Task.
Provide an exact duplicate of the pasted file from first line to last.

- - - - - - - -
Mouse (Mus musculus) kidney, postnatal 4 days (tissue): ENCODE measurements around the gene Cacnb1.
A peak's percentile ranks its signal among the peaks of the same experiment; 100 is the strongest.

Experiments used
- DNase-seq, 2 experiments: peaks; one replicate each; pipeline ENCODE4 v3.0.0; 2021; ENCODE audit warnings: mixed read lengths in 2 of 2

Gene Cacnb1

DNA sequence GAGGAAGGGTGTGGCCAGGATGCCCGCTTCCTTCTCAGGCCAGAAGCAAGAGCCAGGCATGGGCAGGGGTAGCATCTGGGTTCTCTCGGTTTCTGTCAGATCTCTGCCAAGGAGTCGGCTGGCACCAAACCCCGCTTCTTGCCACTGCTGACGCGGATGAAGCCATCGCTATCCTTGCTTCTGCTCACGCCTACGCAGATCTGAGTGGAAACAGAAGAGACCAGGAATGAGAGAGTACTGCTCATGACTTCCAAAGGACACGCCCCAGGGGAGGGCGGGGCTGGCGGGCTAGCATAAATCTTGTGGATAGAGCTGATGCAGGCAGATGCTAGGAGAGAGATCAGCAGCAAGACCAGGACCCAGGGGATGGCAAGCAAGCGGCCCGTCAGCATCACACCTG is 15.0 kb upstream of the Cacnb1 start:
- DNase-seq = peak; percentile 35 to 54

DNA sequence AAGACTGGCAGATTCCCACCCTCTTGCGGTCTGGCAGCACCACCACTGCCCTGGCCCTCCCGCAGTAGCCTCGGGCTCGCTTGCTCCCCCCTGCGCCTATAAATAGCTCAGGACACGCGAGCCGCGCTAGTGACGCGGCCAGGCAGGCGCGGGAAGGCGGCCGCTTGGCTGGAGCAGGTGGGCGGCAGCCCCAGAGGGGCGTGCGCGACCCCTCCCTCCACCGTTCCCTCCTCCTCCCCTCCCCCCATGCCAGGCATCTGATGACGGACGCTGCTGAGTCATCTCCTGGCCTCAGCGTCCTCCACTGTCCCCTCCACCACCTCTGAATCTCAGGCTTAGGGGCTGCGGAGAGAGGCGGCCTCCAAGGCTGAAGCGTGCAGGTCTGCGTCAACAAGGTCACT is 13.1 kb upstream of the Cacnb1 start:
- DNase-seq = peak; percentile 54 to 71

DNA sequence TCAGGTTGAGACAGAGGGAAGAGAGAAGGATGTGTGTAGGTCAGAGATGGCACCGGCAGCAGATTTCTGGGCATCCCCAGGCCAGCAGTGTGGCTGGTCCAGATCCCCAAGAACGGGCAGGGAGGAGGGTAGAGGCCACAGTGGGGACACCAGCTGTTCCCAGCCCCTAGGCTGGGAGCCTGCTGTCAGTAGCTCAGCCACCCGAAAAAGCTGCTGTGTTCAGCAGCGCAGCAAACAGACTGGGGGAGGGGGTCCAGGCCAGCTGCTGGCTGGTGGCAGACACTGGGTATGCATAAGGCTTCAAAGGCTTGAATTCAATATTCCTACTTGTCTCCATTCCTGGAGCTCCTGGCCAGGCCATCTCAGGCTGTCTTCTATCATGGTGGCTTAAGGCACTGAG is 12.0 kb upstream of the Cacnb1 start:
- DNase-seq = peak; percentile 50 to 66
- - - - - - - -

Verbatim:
Mouse (Mus musculus) kidney, postnatal 4 days (tissue): ENCODE measurements around the gene Cacnb1.
A peak's percentile ranks its signal among the peaks of the same experiment; 100 is the strongest.

Experiments used
- DNase-seq, 2 experiments: peaks; one replicate each; pipeline ENCODE4 v3.0.0; 2021; ENCODE audit warnings: mixed read lengths in 2 of 2

Gene Cacnb1

DNA sequence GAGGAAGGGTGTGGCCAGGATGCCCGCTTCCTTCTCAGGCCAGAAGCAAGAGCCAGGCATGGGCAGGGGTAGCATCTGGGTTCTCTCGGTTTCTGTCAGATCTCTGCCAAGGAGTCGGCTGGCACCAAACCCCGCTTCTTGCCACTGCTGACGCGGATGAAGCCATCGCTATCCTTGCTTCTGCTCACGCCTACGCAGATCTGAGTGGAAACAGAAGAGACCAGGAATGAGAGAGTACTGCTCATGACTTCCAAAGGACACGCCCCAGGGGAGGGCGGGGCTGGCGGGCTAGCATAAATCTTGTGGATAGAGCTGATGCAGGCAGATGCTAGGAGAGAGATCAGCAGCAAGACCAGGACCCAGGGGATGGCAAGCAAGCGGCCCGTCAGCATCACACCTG is 15.0 kb upstream of the Cacnb1 start:
- DNase-seq = peak; percentile 35 to 54

DNA sequence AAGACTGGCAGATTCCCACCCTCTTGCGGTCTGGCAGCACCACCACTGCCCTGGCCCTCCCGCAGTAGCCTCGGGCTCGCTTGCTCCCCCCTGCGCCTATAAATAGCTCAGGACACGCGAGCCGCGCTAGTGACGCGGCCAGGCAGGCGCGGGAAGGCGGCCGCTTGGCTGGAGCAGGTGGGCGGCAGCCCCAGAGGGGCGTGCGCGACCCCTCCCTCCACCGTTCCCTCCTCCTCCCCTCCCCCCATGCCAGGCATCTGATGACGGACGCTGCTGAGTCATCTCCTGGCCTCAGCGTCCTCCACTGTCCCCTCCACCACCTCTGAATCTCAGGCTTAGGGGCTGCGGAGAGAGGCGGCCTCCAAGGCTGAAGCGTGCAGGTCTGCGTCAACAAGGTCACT is 13.1 kb upstream of the Cacnb1 start:
- DNase-seq = peak; percentile 54 to 71

DNA sequence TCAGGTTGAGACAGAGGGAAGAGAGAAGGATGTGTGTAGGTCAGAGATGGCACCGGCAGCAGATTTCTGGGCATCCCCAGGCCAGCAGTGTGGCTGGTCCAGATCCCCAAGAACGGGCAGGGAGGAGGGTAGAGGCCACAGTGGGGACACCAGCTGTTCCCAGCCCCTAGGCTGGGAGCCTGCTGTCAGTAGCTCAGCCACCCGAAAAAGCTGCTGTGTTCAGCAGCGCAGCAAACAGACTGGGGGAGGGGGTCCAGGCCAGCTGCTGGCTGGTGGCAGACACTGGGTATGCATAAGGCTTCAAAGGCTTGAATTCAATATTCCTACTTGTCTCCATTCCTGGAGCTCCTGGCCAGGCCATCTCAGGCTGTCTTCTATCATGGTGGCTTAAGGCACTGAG is 12.0 kb upstream of the Cacnb1 start:
- DNase-seq = peak; percentile 50 to 66